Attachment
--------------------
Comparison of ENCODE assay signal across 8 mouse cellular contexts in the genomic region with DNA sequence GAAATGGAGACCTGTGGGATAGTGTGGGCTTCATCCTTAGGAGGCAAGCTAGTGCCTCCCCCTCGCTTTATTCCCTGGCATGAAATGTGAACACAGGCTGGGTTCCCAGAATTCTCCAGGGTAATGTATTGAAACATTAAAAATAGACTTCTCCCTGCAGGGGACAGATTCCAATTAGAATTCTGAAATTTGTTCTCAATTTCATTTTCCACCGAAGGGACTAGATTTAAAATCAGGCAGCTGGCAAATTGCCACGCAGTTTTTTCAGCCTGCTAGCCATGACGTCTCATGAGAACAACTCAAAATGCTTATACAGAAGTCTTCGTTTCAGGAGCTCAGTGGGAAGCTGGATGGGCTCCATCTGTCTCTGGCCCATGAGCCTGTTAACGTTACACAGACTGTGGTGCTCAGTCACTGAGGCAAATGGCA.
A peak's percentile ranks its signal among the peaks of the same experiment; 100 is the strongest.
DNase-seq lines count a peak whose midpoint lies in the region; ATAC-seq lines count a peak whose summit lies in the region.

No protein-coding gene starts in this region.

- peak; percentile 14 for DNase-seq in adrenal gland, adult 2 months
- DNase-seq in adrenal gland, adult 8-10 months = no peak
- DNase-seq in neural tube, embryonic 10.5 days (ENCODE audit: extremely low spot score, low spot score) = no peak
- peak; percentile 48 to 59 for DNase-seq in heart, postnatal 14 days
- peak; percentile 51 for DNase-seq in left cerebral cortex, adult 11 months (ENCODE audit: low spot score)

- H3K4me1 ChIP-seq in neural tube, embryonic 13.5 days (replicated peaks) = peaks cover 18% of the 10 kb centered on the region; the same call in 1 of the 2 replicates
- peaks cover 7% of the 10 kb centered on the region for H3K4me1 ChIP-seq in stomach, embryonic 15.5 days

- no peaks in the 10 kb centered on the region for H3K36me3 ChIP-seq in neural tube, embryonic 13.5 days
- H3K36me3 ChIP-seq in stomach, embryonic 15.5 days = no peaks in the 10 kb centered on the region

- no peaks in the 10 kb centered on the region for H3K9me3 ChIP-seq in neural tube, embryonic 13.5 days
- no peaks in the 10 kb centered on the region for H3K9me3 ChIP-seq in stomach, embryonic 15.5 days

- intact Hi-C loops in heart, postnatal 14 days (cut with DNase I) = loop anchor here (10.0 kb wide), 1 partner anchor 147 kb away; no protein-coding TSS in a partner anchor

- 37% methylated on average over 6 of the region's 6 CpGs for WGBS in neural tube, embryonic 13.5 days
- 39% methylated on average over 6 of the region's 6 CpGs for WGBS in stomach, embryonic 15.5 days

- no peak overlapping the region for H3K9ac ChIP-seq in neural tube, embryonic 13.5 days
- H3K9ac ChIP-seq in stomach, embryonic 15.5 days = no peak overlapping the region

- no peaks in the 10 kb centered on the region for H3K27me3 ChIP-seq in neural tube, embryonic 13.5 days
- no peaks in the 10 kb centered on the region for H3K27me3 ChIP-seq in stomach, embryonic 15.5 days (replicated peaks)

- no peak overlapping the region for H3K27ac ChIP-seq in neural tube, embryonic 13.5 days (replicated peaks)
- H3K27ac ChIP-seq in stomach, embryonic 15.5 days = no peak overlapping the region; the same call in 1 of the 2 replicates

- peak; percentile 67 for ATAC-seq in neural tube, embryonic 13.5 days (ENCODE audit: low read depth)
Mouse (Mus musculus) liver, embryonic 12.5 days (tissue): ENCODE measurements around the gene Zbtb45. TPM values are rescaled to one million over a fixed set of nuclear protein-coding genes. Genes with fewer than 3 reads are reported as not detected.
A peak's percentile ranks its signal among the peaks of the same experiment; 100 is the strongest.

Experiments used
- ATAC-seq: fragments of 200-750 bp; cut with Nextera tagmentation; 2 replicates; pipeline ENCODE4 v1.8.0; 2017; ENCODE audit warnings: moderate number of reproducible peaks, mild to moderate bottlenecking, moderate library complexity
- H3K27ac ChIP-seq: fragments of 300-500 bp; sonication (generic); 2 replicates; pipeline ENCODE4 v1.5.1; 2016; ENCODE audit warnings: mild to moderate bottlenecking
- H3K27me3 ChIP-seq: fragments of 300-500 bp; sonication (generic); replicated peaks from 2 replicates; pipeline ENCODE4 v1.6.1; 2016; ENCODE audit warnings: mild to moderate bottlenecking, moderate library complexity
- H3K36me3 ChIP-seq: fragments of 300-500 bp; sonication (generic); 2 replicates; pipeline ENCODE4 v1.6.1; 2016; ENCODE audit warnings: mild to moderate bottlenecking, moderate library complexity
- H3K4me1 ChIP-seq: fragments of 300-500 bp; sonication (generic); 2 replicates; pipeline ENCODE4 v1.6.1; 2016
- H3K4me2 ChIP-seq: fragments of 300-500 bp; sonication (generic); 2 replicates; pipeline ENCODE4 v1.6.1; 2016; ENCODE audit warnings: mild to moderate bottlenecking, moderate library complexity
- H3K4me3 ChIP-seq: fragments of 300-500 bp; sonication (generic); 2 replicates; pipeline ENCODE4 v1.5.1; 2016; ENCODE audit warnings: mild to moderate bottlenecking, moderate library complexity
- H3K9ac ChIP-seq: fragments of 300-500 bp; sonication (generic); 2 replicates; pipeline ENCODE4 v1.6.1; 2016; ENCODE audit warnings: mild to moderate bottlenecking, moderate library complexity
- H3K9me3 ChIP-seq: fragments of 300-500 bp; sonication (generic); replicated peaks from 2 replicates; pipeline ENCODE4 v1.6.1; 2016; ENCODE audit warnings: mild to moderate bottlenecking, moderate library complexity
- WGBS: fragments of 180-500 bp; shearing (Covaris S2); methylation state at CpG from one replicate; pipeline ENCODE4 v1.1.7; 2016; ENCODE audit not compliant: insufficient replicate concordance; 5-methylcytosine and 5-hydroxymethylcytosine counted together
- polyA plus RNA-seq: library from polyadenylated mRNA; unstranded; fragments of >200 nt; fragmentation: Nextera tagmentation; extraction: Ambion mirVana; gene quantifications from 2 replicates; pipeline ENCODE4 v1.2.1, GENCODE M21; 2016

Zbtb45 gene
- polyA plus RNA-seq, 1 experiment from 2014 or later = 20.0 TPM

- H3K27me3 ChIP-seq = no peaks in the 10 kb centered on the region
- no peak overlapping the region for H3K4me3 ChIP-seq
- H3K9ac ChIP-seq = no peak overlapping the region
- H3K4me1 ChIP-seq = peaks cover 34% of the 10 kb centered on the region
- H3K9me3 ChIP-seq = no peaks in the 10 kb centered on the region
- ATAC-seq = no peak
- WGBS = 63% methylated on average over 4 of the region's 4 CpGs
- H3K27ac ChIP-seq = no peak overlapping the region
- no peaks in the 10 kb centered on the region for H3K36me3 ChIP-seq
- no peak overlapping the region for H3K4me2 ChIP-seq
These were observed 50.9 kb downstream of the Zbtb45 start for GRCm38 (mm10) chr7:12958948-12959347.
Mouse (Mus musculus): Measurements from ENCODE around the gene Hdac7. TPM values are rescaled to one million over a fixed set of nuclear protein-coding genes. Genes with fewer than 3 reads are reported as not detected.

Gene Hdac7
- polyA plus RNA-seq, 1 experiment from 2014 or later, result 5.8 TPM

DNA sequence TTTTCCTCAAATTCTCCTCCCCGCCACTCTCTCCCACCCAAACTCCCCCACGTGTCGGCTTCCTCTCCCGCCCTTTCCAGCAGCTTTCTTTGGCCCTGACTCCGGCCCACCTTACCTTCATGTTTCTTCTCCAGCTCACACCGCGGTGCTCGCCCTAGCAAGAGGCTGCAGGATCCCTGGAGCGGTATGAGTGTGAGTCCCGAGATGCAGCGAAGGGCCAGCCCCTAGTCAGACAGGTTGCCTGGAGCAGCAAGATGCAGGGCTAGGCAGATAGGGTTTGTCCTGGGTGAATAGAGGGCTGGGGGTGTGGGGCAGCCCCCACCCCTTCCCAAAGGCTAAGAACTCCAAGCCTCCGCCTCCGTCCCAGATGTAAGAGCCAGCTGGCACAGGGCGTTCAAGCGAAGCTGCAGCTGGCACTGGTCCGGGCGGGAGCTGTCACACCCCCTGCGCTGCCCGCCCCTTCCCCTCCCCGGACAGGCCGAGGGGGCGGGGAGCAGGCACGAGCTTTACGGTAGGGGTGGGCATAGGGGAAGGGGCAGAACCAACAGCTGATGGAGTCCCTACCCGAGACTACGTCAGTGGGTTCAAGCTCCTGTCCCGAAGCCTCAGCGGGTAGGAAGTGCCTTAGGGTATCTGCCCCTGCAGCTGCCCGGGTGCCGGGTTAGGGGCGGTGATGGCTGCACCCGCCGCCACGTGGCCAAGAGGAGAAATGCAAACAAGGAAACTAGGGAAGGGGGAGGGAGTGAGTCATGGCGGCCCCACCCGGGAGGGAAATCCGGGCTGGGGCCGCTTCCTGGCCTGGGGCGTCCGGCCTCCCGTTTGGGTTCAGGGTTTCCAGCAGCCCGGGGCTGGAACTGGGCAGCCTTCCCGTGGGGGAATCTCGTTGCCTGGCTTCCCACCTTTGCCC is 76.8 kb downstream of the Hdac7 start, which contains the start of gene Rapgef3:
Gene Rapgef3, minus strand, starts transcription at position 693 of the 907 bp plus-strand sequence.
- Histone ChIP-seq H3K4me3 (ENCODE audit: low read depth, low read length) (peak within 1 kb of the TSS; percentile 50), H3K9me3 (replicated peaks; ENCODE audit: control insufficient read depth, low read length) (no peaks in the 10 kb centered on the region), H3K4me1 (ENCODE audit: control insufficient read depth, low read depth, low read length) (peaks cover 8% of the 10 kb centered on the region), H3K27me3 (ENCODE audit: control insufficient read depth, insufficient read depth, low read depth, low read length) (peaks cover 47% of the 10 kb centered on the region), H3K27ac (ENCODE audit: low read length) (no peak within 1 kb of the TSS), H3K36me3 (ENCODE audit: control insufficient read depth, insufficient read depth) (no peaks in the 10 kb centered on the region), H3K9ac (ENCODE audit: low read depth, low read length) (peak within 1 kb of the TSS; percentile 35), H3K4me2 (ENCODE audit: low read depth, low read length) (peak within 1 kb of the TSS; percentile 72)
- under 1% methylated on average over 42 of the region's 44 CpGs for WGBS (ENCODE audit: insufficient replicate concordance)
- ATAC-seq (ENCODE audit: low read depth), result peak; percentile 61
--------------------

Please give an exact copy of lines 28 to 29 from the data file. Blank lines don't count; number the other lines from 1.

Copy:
Experiments used
- ATAC-seq: fragments of 200-750 bp; cut with Nextera tagmentation; 2 replicates; pipeline ENCODE4 v1.8.0; 2017; ENCODE audit warnings: moderate number of reproducible peaks, mild to moderate bottlenecking, moderate library complexity